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Behaviour of HP-PRRS in Vietnam surprises veterinarians

Asian scientists are puzzled to explain local differences in occurrence of highly pathogenic PRRS (HP-PRRS) strains in several regions in South East Asia, delegates learnt at this week's Asian Pig Veterinary Society (APVS) Congress in Pattaya, Thailand.

Dr Nguyen Tung, attached to the Vietnamese National Center for Veterinary Diagnosis in Hanoi, explained his audience about the observing and analysis of highly pathogenic Porcine Reproductive and Respiratory Syndrome (HP-PRRS) in Vietnam and its neighbouring countries Laos and Cambodia.

Tung explained that since its first occurrence in March 2007, essentially two strains of HP-PRRS have been observed: one therefore was called the 2007 virus and the other, as it struck last year, the 2010 virus. Outbreaks in 2008 and 2009 were less severe and turned out to be varieties of the 2010 virus.

North and South
Tung said he and his team found that in Southern Vietnam and neighbouring Cambodia, both strains can still be found – the 2007 and 2010 type coexist.

Oddly enough, in Northern Vietnam and neighbouring Laos, the 2007 strain appears to have completely disappeared. Tung indicated he did not yet know the reason for this difference.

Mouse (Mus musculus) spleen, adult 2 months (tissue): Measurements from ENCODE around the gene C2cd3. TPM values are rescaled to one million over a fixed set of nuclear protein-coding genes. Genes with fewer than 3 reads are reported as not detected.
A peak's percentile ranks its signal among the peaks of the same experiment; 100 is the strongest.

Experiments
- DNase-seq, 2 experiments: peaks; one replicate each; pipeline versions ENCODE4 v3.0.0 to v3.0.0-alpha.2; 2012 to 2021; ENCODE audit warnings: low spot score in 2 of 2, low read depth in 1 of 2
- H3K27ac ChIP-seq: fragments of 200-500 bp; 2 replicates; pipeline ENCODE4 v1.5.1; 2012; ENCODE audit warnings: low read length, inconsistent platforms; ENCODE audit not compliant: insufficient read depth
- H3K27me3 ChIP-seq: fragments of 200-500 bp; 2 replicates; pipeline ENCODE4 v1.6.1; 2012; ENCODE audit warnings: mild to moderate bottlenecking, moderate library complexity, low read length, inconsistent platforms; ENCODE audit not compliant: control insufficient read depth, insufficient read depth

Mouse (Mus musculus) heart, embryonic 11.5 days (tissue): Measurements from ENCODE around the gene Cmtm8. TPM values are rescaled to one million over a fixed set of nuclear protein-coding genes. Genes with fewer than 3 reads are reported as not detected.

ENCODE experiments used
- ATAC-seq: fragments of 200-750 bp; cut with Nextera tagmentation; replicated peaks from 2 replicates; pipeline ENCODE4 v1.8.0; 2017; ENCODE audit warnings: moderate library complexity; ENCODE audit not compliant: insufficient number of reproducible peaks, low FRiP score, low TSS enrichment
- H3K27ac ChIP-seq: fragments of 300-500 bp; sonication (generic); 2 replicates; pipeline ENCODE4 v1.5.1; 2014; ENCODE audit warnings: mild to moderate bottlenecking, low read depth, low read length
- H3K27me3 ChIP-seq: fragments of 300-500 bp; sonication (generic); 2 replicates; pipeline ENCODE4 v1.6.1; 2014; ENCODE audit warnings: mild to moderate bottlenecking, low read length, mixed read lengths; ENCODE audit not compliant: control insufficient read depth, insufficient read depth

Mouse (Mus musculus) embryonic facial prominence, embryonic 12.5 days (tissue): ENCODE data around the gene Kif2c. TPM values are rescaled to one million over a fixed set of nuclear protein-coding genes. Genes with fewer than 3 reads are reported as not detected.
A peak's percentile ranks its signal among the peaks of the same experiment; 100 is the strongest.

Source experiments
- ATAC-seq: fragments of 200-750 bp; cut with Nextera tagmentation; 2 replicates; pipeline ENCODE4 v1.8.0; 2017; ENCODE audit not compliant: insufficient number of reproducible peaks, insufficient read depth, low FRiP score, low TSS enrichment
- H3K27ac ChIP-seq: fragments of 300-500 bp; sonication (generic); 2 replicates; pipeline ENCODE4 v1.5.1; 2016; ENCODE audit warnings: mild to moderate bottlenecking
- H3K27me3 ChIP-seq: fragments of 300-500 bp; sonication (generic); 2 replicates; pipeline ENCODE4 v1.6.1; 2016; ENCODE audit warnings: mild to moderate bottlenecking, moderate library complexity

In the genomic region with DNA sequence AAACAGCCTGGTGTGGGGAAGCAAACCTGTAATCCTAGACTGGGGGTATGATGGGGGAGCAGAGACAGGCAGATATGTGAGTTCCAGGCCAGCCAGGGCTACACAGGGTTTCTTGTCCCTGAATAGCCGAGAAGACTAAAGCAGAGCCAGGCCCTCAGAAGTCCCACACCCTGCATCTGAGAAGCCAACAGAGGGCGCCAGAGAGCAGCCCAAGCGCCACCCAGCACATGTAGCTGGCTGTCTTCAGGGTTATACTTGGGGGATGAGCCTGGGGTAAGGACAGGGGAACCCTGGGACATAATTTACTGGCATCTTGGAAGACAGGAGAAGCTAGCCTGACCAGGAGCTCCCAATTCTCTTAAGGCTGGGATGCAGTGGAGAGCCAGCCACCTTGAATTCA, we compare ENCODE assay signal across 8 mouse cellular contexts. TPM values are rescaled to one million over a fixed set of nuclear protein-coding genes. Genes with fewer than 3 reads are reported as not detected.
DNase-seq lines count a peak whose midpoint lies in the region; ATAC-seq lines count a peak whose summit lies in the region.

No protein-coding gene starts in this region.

In the APVS Congress’ parallel sessions delegates suggested that perhaps climate could have an effect, since North and South Vietnam are hundreds of kilometres apart.

HP-PRRS is identified by being atypical as the virus has an unique 30 amino acid deletion in non-structural protein (NSP) 2 – although this does not seem to cause its virulence.

Swine High Fever Disease
Among scientists there is discussion whether HP-PRRS alone was the major cause of e.g. Swine High Fever Disease, which ravaged the Chinese pig industry in 2006 onwards, or whether co-infection by other pathogens may be a more logical explanation.

A paper presented by Dr Michihiro Takagi (Japan) talked about a trial to recreate clinical signs and rapid mortality associated with HP-PRRS in pathogen-free pigs. Clinical signs could be reproduced, but all but one pigs stayed alive.

Related website:
• Asian Pig Veterinary Society (APVS) Congress

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